Because housing a bag of cheese puffs after your run is apparently not the most productive strategy.
FYI: What you eat before and after exercising can make a huge difference in your workout and your results.
Fueling up with the proper foods can keep your energy levels up, prevent muscle loss, and actually help build muscle. Basically, it can make or break your workout. So to learn more about how your food impacts your fitness, BuzzFeed Health reached out to registered dietitians Brian St. Pierre, director of performance nutrition at Precision Nutrition, and Albert Matheny, certified strength and conditioning specialist at ProMix Nutrition and Soho Strength Lab.
Keep in mind that their recommendations are for people who are working out for general health and fitness (though we do have recommendations for more advanced exercisers/goals below). Remember to check with your doctor before starting any kind of new nutrition or training program.
Let’s get into it!
We all need carbohydrates, protein, and fat — aka macronutrients.
Macronutrients provide you with the energy (calories) your body needs for daily functions — everything from thinking and speaking to walking and exercising.
And each macronutrient has a particular function in keeping you moving, says St. Pierre. Carbs provide you with the energy you need to get through a workout, protein helps repair your muscles after a workout (and preserve muscle mass during a workout), and fat is important for immune function, helping with the absorption of certain vitamins.
But the amount of carbs/protein/fat you need will depend on what kind of workout you’re doing.
According to the experts, there’s an ideal ratio of carbs/protein/fat that will give you the most bang for your buck. But that ratio will change depending on your workout. Luckily, they gave us snack and meal options for each of these types of activities:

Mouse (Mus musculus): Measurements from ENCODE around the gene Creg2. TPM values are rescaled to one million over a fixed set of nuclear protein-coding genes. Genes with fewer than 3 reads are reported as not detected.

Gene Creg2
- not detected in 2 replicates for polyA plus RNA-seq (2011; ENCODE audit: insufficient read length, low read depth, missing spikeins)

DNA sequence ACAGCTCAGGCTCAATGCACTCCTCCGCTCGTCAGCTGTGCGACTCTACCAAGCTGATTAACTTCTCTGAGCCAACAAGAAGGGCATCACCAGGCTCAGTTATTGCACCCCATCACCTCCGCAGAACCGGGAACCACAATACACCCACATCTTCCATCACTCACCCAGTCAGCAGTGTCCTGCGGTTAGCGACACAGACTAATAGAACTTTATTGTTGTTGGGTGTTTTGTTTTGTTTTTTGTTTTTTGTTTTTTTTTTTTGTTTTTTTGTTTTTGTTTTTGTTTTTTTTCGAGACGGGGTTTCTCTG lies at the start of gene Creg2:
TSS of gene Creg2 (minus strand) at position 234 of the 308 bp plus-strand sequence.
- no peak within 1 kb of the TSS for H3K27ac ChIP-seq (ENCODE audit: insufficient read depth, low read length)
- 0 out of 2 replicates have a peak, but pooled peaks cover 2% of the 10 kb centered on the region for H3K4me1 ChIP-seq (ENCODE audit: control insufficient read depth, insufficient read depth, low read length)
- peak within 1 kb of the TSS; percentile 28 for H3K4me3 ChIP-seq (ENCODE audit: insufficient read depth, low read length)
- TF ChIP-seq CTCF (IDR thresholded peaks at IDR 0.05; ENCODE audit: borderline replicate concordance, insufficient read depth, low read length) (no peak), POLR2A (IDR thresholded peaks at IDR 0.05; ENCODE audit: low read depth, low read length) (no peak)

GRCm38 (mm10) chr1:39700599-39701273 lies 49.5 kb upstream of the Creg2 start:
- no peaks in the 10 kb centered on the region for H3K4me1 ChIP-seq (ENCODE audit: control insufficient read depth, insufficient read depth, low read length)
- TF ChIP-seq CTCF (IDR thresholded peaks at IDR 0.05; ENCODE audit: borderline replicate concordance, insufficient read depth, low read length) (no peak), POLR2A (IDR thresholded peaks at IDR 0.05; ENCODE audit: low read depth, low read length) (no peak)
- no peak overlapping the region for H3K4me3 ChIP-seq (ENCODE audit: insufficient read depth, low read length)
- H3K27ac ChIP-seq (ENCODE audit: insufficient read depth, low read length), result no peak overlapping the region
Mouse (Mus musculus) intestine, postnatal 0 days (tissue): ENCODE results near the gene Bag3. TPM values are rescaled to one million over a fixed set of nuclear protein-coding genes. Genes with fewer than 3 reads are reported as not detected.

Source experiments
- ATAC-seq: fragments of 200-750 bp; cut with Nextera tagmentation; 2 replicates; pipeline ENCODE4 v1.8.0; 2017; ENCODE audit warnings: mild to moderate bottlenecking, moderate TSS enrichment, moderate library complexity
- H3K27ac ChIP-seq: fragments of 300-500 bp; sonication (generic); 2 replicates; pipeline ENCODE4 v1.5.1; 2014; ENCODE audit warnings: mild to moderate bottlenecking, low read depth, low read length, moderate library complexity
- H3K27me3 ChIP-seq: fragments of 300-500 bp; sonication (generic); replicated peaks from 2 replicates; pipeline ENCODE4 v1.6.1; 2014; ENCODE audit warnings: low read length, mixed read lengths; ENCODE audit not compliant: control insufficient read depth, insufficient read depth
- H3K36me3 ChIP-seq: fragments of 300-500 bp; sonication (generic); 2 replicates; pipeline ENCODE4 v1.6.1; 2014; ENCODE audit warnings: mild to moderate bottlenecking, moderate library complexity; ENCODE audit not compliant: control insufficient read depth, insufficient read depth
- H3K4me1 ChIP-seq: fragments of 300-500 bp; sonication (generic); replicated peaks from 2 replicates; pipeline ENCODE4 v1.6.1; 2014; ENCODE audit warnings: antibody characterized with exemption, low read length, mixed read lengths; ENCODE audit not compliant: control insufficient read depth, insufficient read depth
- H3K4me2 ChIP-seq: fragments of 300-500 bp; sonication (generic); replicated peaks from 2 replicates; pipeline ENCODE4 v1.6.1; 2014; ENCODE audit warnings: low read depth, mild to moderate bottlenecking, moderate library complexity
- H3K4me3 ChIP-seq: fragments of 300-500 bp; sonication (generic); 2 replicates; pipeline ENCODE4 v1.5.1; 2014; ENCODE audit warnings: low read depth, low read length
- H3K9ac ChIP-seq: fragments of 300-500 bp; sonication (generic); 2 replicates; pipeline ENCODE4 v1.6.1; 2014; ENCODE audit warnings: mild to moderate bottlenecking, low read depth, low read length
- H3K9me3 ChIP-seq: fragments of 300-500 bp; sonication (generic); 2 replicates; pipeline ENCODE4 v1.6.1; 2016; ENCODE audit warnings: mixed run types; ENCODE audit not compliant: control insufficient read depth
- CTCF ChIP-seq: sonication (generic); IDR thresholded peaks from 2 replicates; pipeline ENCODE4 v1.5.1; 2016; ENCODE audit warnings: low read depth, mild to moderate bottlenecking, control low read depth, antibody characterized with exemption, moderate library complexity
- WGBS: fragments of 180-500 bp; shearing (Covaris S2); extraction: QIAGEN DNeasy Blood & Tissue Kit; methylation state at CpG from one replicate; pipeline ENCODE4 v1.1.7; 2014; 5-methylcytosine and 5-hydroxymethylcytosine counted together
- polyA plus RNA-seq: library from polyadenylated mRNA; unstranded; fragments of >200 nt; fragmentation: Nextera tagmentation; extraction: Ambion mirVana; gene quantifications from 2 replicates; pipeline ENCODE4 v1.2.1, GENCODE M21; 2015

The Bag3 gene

• Steady state cardio — Running, cycling, rowing, elliptical or any other cardio activity that you’re doing for longer than a half hour and at a moderate intensity (like a 5 on a scale of 1 to 10).
• Strength training — Any kind of resistance training (bodyweight, kettlebells, dumbbells, etc.) for 45 minutes to an hour at an intensity of about 7 or 8 on a scale of 1 to 10.
• High-intensity interval training — Any activity where you are alternating a period of hard work (at an intensity of about an 8 or higher) with a period of rest or recovery for about 20 minutes or so.
Keep in mind: These are sample snacks and meals that fit the macronutrient ratios suggested by the experts and have been approved by registered dietitian Erica Giovinazzo. Don’t like them? Use them as examples to make your own food choices that fit the same criteria.
If you’re doing steady state cardio, your pre-and post-workout meals should be heavy in carbs.
Carbs will give you the energy to last your entire workout, plus it’ll help you refill those depleted carb stores after your workout.
“You also want to make sure you’re getting enough protein pre-workout to prevent muscle loss during,” St. Pierre says, “And post-workout to help your muscles rebuild and recover.” He says generally you should be eating a ratio of 55% carbs, 25% protein, and 20% fat for pre- and post-workout meals or snacks.
This will look something like:
If you’re lifting weights, you’ll want to cut down on the amount of carbs and increase your protein and fat.
“Weightlifting places a big demand on muscle tissue, so getting protein is important for preventing muscle loss and stimulating muscle growth,” St. Pierre says. “You want to eat fewer carbs because you’re using less glucose [than if you were doing a longer cardio workout]. And then refuel enough to make sure you’re replenishing what you used during training.”
St. Pierre recommends eating a ratio of 40% carbs, 30% protein, and 30% fat for your pre- and post-weightlifting meals and snacks.